Americans want to serve — it's up to us to give them the chance
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Throughout the course of history, Americans have, time and again, come together in moments of crisis to confront our challenges and move the country forward. As I envision a path out of the current crises facing our nation, I believe this moment is no different.

For the past three years, I served as the chairman of the National Commission on Military, National and Public Service, a position I was appointed to by Senate Majority Leader Mitch McConnellAddison (Mitch) Mitchell McConnellMcConnell shoots down Manchin's voting compromise Environmental groups urge congressional leaders to leave climate provisions in infrastructure package Loeffler meets with McConnell amid speculation of another Senate run MORE (R-Ky.) and which allowed me to continue my own service to our country, building upon my current service in the Army Reserve and my experience as a former three-term Republican congressman. Throughout the congressionally-mandated Commission’s tenure that explored America’s appetite for service and the potential need for a military draft, we traveled across the country hearing from Americans about their desire to serve, the barriers to service, and their ideas for inspiring more people to serve.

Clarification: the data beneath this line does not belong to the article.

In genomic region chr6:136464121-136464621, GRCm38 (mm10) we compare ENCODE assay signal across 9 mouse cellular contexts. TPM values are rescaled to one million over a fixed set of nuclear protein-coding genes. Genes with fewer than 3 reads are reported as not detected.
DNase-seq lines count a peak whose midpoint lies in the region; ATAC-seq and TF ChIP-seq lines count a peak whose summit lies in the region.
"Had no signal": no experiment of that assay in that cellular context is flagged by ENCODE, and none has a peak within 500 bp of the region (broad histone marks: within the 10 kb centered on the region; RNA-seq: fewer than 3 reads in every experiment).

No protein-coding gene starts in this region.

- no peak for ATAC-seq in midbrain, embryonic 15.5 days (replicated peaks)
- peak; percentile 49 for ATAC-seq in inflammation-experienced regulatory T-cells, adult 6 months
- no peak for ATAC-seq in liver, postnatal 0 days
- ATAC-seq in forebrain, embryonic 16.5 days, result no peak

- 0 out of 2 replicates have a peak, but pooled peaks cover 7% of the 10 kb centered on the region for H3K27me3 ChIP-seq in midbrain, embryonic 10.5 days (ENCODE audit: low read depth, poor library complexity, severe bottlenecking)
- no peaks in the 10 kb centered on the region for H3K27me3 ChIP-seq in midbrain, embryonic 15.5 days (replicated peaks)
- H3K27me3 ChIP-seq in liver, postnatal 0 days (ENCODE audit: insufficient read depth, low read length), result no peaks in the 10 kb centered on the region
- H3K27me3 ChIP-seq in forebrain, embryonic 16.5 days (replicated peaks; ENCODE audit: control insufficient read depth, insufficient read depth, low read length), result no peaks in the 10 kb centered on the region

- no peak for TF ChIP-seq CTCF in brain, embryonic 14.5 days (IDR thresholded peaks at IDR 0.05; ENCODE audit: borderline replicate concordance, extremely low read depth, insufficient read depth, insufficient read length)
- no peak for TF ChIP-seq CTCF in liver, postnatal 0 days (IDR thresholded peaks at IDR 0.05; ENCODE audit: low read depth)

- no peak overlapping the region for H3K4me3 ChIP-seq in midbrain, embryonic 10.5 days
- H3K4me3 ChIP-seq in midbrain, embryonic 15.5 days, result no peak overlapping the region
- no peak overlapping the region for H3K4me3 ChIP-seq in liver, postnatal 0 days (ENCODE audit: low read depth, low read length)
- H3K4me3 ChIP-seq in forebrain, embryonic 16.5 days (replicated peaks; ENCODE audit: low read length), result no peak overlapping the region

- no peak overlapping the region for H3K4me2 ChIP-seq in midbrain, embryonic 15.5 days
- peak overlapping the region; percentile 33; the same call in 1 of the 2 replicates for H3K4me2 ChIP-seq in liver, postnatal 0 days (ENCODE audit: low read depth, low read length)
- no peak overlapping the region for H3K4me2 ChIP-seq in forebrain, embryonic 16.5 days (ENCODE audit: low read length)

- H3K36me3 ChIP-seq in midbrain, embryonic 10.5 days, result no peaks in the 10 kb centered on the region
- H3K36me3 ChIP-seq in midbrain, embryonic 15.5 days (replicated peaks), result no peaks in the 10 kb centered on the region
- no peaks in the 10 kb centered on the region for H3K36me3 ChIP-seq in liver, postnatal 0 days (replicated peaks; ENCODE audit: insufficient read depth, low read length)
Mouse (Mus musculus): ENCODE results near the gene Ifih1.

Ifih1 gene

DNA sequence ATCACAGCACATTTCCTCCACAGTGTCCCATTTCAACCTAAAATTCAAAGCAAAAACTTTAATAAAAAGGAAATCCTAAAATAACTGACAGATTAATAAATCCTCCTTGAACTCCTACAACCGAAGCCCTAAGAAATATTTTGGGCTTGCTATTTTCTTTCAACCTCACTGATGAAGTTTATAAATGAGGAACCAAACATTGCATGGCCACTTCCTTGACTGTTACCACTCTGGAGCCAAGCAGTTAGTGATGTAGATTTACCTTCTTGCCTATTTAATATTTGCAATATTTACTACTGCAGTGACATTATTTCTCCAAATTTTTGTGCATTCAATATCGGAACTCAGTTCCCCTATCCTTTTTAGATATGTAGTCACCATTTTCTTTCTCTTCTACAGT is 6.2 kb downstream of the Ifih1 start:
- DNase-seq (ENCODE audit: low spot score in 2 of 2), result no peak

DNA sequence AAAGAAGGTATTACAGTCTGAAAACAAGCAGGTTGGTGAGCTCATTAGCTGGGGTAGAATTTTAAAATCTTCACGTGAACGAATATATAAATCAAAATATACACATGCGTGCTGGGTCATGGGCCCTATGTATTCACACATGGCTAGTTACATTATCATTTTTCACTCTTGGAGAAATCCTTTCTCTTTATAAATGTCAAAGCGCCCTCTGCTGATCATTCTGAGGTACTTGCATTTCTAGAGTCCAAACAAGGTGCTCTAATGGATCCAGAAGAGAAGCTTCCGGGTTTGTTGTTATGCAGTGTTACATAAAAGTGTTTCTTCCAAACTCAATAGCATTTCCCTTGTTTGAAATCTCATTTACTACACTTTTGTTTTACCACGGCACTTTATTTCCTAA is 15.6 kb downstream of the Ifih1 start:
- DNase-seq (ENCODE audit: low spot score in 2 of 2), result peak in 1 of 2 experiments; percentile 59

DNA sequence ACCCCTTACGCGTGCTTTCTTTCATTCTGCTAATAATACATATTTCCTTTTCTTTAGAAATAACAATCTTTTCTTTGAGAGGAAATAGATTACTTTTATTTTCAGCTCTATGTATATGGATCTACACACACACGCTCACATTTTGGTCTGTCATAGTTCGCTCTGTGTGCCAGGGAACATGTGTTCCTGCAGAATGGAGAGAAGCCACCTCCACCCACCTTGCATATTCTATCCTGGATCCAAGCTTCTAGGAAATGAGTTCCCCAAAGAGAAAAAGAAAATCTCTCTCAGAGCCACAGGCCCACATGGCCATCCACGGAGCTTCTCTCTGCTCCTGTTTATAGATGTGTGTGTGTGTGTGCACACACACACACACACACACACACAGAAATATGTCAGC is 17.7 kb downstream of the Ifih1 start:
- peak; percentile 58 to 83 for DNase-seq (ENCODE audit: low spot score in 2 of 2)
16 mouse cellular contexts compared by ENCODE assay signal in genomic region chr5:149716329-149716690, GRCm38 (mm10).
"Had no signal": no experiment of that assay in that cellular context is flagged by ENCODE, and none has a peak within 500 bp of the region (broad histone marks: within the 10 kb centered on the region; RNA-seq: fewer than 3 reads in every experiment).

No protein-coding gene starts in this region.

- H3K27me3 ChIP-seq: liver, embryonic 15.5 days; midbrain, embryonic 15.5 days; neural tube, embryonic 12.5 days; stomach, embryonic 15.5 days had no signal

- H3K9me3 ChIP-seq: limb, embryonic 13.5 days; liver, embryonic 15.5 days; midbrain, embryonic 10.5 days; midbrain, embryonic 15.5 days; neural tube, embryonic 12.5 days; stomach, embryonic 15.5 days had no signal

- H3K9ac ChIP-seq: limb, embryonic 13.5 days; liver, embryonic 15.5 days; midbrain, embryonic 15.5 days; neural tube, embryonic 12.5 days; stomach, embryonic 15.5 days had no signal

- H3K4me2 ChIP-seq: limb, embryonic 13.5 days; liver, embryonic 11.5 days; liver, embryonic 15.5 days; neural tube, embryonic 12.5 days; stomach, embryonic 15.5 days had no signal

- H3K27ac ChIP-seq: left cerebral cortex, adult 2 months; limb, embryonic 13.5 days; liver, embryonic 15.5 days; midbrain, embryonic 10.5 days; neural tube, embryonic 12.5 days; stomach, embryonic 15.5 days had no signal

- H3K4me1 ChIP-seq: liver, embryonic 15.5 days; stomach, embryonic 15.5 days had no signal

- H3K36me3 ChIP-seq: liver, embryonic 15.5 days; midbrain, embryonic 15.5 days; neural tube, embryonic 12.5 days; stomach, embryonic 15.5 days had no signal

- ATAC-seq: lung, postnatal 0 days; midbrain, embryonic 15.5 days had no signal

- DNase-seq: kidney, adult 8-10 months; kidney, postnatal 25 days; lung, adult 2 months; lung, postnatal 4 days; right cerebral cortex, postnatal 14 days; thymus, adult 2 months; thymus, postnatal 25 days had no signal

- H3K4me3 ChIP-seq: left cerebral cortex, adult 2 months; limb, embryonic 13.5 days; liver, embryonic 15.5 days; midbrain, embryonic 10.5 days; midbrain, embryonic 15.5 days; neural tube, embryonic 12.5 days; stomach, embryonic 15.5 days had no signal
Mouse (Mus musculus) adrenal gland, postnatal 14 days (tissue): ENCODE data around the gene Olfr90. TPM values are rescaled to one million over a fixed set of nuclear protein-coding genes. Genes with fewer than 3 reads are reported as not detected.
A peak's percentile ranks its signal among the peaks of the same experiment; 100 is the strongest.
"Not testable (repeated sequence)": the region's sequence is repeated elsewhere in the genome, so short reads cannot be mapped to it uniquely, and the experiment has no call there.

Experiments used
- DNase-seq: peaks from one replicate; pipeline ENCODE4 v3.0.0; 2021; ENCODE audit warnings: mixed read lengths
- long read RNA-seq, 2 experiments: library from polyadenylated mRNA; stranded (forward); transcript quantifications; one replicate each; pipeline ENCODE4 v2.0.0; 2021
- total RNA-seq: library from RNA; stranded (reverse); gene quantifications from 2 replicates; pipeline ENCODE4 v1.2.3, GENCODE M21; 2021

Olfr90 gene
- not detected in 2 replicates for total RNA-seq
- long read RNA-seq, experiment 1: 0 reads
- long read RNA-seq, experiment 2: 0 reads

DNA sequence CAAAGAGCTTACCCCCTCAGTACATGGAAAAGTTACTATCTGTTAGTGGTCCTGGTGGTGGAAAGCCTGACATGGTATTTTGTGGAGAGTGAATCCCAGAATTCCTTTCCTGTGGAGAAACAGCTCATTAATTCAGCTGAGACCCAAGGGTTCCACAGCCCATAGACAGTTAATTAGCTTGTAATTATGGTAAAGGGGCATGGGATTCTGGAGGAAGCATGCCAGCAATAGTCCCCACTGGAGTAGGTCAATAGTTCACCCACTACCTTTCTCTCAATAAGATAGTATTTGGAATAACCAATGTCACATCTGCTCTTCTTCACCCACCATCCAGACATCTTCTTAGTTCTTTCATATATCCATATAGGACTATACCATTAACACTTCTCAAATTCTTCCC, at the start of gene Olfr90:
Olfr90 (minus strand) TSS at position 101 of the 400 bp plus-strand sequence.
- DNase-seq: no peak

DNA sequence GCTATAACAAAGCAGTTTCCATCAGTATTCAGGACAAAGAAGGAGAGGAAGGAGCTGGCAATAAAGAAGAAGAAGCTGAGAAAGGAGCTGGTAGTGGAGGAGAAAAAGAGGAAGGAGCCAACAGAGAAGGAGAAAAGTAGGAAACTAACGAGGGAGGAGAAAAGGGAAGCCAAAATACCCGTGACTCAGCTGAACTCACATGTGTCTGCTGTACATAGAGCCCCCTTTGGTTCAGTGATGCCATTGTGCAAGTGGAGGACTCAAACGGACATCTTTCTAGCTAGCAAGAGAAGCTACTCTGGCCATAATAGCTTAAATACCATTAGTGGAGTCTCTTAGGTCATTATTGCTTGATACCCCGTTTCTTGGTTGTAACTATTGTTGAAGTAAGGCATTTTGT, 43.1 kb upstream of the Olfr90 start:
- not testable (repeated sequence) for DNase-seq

During those listening tours, we met Americans from both sides of the political aisle who were willing to roll up their sleeves, put their differences aside, and get to work for the good of the country. Conversation after conversation, one theme continued to ring true — service, in all its forms, is critical to the well-being and security of our nation. Whether folks served overseas with our military, mentored students in classrooms here at home, or spent decades in public service at the state, local or tribal level, they all felt some ownership for the success of our nation. They had skin in the game and wanted the best for the country as a whole.


It was one of the most humbling and moving experiences of my career and I am committed to making sure their voices and ideas are put into action. That is why I have signed on as a co-chair of the Serve America Together campaign, a first-of-its-kind coalition of military and civilian service organizations working to make national service — including military, civilian, and public service — part of growing up in America.

Given the current crises we face today, that sentiment — the sense of responsibility for the future of America — is more important than ever before. We should be doing everything we can to embrace that energy and put those dedicated individuals into action through national service.

Much has changed since the Commission issued its final report, “Inspire to Serve,” in the spring of 2020 at the outset of the COVID-19 pandemic, but the 164 recommendations made in the report based on the stories we heard continue to ring true, and I am dedicated to ensuring that Americans feel inspired to serve and are ready to tackle, head-on, the challenges that are facing our country.

But in order to usher our report into reality in the months and years ahead, we need bold leaders on Capitol Hill and a president in the White House who is willing to prioritize service to our country.